Friday, October 12, 2012


The guards hated the game. It had seemed like a silly summer pastime the first time, but the purpose had shifted from lighthearted goofing to deliberate taunting, and it made the adults crazy.

“You climb down from those gates right now!” they would yell. The children would only clamber higher, arranging themselves like acrobats across the bars. The men worked in pairs, one to operate the gate, the other to check incoming vehicles. The mechanism man would shrug and hunker down in his chair, saved from confrontation by his role at the controls. The other fellow had to stand up, shifting his wide leather belt and its assorted tools as he stood, then march outside to try and catch the little monkeys as the scrambled out of reach.

The security firm sent a memo to the members of the community and the parents gave stern lectures to their children, but everyone knew it was pointless. The guards had no real authority over the people inside the walls – the badges were for the riff-raff outside. The children were privileged and knew their parents laughed off their hijinks. The only people who cared were the guards.

Some of the guards were fathers themselves, and they worried. The gates were fifteen feet high, with sharpened points at the top. They occasionally jerked or stalled when opening, and the kids would be tossed about, barely hanging on. A few got stuck and had their feet scraped rather badly, and others came close to having their hands crushed when the two gates came together. Of course the parents blamed the operators for not being more careful. It was a tough position to be in.

The guard shack was barely comfortable, but most of the guys would rather be inside nursing the coffee maker through another pot than outside in the weather. It was always a little too hot or a little too wet or a little too cold. Zeke was different. He took inspection shift without complaining, skipping the rounds of rock-paper-scissors that the other guards played to get out of duty. Between cars he'd lean against the shack in the shade, waiting and watching. He was particularly intent on the kids. Unlike the others he didn't yell or chase. He collected their names when they shouted at each other, and didn't seem bothered by their taunting. The kids elaborated on the game, developing complex rules about who was King of the Iron. Zeke sussed out the rules, and gradually took on the role of arbitrater when there was a dispute about who had earned the most points.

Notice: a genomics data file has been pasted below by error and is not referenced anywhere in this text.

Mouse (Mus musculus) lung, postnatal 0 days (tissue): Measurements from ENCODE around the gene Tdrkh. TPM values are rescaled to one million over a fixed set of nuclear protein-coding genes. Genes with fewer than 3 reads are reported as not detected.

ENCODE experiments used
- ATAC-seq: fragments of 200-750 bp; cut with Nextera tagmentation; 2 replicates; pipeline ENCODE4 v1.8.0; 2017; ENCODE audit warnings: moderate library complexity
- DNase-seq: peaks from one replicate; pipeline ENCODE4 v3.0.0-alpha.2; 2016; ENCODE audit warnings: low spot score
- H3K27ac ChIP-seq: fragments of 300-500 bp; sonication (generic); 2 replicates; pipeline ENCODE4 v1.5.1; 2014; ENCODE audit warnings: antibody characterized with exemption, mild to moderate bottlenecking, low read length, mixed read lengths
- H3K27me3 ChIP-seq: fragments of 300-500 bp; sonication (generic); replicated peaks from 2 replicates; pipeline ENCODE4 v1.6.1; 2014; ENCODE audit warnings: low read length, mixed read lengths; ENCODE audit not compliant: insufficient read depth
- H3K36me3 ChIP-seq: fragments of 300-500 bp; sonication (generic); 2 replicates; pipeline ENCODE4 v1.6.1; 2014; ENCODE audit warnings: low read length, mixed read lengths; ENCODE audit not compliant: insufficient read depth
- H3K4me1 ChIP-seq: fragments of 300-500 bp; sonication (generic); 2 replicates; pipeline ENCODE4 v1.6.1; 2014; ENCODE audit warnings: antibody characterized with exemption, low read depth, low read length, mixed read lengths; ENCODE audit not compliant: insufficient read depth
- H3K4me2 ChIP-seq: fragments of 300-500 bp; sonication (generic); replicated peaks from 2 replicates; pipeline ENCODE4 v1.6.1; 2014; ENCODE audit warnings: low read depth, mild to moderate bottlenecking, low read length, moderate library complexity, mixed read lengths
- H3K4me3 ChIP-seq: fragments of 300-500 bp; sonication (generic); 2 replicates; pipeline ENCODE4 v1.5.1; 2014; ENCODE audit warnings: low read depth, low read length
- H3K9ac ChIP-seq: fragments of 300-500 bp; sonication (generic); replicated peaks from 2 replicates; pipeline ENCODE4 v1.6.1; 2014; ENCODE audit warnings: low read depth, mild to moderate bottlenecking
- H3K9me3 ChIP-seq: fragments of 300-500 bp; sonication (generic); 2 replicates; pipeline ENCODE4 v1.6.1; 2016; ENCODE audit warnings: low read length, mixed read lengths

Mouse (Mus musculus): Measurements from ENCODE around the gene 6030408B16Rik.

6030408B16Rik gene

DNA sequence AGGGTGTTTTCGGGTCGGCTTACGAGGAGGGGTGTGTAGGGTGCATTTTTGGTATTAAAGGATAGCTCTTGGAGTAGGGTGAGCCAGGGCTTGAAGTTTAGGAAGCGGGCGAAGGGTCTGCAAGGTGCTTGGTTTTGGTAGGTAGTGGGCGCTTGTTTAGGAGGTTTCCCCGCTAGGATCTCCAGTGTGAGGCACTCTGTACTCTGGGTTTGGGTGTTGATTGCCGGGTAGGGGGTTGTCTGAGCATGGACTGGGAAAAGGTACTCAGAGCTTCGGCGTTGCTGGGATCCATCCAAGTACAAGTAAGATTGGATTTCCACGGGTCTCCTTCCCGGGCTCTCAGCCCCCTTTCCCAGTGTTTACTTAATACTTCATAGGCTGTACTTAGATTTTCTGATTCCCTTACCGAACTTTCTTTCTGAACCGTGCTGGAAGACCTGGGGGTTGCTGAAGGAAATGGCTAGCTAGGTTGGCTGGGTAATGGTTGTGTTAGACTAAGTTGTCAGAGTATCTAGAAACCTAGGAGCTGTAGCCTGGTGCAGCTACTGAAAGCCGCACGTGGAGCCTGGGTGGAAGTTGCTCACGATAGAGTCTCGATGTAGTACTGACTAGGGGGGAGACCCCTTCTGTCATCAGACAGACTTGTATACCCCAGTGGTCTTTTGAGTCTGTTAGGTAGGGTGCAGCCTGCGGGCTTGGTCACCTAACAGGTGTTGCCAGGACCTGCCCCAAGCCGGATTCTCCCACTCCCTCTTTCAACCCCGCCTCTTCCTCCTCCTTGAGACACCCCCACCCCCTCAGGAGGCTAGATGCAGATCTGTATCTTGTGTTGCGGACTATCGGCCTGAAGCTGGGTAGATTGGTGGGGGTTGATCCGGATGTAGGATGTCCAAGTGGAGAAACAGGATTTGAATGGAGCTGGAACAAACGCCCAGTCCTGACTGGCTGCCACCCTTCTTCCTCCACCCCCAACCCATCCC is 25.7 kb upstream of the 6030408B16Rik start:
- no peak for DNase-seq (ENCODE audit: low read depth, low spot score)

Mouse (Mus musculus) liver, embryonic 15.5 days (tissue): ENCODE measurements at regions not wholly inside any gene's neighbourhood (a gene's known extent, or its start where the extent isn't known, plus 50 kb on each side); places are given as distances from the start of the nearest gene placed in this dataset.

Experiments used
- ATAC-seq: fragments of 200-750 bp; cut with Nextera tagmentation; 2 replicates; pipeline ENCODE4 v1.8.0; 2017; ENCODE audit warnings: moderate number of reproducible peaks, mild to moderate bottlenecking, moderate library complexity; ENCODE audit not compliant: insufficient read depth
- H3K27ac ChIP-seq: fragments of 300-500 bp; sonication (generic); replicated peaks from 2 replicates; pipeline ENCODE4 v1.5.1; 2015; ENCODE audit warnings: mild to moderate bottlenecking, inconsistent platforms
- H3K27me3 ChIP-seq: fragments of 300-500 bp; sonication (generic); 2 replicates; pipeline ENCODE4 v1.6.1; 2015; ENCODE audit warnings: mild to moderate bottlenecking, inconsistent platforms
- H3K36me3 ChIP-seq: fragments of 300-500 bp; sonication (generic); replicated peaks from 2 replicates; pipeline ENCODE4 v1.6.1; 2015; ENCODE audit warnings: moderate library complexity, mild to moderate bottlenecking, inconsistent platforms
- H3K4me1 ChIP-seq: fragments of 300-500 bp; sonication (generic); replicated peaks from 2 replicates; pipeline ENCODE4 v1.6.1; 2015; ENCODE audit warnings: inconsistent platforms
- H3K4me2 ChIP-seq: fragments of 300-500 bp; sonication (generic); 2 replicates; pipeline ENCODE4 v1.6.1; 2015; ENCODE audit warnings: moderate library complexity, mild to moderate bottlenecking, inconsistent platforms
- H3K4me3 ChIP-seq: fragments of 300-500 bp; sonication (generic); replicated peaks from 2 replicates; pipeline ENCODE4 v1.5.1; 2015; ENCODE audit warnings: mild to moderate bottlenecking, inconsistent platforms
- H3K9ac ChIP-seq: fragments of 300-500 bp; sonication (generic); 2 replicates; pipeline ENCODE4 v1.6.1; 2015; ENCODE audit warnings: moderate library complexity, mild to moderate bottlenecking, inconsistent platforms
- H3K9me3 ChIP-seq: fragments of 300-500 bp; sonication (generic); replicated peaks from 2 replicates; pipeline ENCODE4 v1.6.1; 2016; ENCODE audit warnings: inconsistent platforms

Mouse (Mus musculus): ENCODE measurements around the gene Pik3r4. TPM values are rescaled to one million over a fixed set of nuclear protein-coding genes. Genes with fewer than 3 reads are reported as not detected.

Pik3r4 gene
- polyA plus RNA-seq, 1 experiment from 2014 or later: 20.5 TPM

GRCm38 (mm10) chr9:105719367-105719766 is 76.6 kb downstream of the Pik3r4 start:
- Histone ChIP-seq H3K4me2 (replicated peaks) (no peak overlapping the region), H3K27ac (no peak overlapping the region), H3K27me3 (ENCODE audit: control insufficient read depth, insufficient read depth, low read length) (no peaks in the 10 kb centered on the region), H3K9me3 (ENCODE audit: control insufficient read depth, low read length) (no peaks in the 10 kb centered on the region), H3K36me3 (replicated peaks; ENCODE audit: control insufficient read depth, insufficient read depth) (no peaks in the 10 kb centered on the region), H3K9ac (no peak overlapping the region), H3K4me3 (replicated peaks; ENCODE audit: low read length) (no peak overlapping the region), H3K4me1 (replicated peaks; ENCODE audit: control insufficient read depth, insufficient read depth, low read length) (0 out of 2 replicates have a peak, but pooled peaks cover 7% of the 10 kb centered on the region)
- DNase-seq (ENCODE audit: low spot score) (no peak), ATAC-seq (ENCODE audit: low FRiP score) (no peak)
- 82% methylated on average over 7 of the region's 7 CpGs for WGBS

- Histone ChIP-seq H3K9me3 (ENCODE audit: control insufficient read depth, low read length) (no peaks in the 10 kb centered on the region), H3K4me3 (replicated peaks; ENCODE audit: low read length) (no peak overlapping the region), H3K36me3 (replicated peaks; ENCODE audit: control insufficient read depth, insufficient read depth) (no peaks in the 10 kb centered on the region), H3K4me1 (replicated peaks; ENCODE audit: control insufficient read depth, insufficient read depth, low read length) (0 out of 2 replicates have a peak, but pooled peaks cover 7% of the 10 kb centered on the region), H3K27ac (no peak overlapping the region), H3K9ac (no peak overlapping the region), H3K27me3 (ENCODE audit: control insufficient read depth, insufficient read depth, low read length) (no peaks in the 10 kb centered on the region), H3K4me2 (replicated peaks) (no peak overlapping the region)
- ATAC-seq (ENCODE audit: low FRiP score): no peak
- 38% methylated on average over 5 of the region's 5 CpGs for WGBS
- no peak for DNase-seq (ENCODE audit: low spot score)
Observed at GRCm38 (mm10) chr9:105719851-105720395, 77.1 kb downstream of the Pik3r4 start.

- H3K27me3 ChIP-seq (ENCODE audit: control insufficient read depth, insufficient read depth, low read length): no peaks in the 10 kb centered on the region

“You're gonna get hurt one of these days.” Zeke quietly warned the children one day. They'd been especially rambunctious that day, leaping from higher and higher positions on the railings. The previous day a boy had sprained his wrist jumping, and after the news spread there was another round of lectures by the parents. The kids didn't care. It was an easy way to defy the supposed authority of the HOA, their parents, and the hapless guards in the shack.

A week later a six year old was injured when the heavy gate struck her, then dragged her across the pavement until it reached the closed position. Her abrasions sent her to the hospital, and the parent network lit up with worry. Threats were made to take away privileges or to confine children to their quarters. It didn't work. As the pressure from the adults grew, the need to rebel rose, and the following day even more children were hanging and swinging on the gates. The guards shouted and yelled, but they couldn't reach the climbers. Reinforcements were called in. Without names the children couldn't be identified and they were far too fast to catch. Nothing could be done. Beneath the trees they laughed in triumph and planned an even larger rebellion for the next day.

The investigation took weeks and never did have a satisfactory answer as to what happened. An electrical short, possibly caused by the weight of more than thirty children hanging on the gates. It didn't matter. The children melted to the rails, twisting in agony, unable to scream. They shook as their flesh burned. They corpses hung from the bars like abstract art and when the coroners came – five in all – they were forced to use steel tools to scrape and pry the tiny bodies from the bars.

Inspired by Nightmare Fuel

No comments:

Post a Comment